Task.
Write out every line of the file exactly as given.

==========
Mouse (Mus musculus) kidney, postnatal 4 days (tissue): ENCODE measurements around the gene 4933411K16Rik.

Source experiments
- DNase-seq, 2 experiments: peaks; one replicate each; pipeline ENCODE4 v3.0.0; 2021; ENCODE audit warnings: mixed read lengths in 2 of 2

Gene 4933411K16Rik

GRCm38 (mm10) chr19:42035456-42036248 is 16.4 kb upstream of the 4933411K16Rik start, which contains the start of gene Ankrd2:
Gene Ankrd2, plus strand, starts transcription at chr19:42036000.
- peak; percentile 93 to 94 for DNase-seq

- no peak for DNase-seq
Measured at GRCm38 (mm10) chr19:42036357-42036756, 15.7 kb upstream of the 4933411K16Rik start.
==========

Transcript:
Mouse (Mus musculus) kidney, postnatal 4 days (tissue): ENCODE measurements around the gene 4933411K16Rik.

Source experiments
- DNase-seq, 2 experiments: peaks; one replicate each; pipeline ENCODE4 v3.0.0; 2021; ENCODE audit warnings: mixed read lengths in 2 of 2

Gene 4933411K16Rik

GRCm38 (mm10) chr19:42035456-42036248 is 16.4 kb upstream of the 4933411K16Rik start, which contains the start of gene Ankrd2:
Gene Ankrd2, plus strand, starts transcription at chr19:42036000.
- peak; percentile 93 to 94 for DNase-seq

- no peak for DNase-seq
Measured at GRCm38 (mm10) chr19:42036357-42036756, 15.7 kb upstream of the 4933411K16Rik start.